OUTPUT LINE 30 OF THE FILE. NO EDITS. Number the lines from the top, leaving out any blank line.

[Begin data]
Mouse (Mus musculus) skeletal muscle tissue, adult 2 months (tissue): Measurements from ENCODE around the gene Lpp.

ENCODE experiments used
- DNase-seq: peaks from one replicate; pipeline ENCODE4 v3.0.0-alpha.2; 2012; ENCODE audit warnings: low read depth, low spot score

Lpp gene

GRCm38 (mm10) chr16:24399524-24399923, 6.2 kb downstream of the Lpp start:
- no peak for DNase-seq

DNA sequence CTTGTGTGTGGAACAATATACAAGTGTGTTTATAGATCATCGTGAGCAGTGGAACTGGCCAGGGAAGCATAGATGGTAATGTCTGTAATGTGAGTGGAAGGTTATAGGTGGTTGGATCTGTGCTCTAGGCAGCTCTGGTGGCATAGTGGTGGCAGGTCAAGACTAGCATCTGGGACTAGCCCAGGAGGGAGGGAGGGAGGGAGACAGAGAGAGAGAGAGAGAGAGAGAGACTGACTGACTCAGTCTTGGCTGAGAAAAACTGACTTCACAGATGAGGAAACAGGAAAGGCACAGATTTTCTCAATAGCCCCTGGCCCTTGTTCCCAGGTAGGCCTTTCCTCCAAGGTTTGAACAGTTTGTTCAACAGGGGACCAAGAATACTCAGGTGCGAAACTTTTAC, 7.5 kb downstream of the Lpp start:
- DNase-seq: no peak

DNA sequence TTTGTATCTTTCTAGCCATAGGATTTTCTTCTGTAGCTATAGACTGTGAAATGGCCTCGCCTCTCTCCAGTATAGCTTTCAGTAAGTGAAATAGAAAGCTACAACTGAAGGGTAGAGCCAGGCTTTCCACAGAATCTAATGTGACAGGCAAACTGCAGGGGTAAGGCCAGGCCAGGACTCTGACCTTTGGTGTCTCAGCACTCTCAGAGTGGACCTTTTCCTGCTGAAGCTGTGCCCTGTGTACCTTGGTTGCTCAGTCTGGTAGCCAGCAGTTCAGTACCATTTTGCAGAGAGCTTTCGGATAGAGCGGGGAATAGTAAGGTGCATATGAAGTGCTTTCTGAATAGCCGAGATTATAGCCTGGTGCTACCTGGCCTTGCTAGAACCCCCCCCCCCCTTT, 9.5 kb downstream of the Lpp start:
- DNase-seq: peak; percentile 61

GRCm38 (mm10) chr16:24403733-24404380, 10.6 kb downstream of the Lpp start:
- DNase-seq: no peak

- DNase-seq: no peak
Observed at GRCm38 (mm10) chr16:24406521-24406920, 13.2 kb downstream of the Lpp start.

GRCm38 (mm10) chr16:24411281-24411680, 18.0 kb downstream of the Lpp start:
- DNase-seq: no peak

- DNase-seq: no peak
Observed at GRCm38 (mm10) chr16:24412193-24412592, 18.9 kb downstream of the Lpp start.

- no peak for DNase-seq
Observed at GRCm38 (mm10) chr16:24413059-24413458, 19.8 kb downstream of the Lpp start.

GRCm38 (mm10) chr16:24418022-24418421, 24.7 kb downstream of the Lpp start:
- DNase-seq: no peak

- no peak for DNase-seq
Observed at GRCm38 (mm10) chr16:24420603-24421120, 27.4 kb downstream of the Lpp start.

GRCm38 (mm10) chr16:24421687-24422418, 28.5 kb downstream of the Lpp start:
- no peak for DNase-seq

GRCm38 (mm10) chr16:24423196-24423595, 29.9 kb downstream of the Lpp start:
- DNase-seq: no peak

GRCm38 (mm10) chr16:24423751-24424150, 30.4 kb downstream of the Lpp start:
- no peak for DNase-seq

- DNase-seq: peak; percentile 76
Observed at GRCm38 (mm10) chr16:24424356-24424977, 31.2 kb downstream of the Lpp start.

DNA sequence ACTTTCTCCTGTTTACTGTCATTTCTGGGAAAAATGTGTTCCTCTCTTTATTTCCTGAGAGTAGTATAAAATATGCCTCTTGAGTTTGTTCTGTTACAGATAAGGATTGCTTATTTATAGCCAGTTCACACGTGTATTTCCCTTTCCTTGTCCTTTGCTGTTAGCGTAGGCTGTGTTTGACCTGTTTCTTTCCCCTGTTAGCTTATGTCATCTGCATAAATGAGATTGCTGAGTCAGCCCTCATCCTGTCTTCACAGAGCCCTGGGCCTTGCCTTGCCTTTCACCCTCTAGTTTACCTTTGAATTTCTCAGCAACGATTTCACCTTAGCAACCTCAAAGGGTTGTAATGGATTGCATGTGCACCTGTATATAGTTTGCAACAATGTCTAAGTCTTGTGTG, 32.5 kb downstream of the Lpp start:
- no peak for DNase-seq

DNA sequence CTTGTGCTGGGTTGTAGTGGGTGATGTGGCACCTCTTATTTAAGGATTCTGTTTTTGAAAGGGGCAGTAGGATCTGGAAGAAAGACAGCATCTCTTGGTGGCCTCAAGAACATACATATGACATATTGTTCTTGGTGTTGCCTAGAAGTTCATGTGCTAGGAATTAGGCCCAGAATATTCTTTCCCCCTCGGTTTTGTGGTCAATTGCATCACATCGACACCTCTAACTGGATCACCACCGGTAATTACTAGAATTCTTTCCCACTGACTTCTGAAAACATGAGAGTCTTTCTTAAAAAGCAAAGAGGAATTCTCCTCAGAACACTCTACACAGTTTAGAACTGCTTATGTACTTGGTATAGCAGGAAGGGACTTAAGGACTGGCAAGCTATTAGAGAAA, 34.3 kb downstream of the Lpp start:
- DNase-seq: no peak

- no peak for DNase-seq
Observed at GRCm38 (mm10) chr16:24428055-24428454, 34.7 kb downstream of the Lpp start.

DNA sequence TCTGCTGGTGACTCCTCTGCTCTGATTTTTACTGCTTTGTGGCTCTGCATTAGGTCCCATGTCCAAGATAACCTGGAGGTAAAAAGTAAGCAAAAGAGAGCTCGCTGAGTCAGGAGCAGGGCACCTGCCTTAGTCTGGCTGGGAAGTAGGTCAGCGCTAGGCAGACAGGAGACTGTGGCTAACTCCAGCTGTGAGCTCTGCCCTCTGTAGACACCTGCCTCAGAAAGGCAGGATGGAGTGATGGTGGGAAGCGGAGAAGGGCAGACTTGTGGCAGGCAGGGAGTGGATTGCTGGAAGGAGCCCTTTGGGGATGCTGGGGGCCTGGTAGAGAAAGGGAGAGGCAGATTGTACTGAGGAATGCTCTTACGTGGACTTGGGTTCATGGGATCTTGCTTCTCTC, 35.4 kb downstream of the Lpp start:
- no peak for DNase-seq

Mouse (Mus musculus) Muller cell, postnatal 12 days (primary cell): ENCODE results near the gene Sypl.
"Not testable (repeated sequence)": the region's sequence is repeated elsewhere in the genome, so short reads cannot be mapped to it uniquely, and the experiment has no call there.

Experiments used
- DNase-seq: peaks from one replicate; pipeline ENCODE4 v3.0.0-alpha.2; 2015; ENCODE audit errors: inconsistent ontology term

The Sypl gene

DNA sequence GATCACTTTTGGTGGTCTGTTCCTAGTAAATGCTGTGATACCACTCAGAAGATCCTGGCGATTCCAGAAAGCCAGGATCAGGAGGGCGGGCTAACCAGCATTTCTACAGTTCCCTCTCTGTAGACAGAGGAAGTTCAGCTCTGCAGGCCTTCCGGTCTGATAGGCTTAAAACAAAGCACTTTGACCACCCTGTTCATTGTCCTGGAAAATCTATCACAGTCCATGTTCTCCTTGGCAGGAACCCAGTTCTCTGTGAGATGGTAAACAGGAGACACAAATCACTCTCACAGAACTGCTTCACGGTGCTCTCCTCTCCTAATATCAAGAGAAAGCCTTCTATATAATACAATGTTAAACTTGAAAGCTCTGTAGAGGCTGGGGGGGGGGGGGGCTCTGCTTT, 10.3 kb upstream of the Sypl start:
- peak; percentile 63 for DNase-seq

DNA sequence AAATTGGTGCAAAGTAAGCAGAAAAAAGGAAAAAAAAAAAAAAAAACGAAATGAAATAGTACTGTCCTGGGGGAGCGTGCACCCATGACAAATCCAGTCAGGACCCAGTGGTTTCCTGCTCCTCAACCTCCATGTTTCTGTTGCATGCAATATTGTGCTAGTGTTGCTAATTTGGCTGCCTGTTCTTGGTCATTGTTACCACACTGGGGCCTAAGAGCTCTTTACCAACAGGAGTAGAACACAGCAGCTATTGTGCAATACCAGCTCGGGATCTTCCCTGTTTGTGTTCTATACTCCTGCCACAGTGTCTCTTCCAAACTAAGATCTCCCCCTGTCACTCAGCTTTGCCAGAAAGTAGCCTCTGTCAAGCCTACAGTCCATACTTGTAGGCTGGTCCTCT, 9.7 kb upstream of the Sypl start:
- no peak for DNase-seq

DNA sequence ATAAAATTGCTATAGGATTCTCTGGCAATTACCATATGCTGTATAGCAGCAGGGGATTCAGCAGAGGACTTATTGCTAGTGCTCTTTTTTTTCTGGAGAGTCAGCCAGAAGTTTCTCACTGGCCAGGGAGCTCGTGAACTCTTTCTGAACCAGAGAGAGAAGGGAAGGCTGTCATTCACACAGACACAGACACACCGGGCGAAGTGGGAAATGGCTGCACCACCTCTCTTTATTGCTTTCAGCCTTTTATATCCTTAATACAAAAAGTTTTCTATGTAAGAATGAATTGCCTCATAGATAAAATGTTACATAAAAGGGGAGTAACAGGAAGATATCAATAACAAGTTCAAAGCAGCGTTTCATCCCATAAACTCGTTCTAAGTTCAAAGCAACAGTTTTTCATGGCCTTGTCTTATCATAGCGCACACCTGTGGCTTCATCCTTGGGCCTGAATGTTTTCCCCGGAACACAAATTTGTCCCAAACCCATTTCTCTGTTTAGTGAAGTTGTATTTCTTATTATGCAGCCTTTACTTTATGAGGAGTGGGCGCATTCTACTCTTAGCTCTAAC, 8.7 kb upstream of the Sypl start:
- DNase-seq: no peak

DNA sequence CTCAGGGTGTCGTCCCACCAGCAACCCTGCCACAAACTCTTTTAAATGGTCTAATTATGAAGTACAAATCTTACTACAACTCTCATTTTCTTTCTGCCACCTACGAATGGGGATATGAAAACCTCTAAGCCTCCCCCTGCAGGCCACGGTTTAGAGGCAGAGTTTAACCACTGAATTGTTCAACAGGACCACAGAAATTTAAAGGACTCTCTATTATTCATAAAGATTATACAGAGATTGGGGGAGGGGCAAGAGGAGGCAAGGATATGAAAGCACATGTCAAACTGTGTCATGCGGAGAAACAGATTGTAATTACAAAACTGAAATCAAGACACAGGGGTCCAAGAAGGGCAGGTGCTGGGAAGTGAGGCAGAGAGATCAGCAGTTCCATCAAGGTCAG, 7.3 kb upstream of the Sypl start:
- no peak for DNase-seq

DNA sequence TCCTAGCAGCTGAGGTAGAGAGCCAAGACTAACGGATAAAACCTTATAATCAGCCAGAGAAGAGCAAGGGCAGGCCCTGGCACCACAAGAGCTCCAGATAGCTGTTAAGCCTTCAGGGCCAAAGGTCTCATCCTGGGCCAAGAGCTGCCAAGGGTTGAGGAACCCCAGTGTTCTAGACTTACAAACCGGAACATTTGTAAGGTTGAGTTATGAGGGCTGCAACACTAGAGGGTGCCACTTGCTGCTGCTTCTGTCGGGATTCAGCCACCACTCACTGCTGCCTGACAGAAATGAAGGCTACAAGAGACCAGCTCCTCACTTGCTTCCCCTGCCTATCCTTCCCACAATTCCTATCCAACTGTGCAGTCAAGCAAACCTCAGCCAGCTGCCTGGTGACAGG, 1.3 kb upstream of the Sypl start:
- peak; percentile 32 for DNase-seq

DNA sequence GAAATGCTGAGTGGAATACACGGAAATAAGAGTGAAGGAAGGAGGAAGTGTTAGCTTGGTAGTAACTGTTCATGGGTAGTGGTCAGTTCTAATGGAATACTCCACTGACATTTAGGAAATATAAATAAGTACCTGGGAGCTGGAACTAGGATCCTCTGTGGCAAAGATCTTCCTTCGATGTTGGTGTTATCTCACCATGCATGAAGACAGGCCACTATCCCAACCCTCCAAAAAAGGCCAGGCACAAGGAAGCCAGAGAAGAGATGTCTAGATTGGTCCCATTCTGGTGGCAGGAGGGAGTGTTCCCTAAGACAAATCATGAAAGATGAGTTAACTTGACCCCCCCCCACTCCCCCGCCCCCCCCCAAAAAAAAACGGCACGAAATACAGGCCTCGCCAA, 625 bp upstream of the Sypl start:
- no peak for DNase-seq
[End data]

- no peak for DNase-seq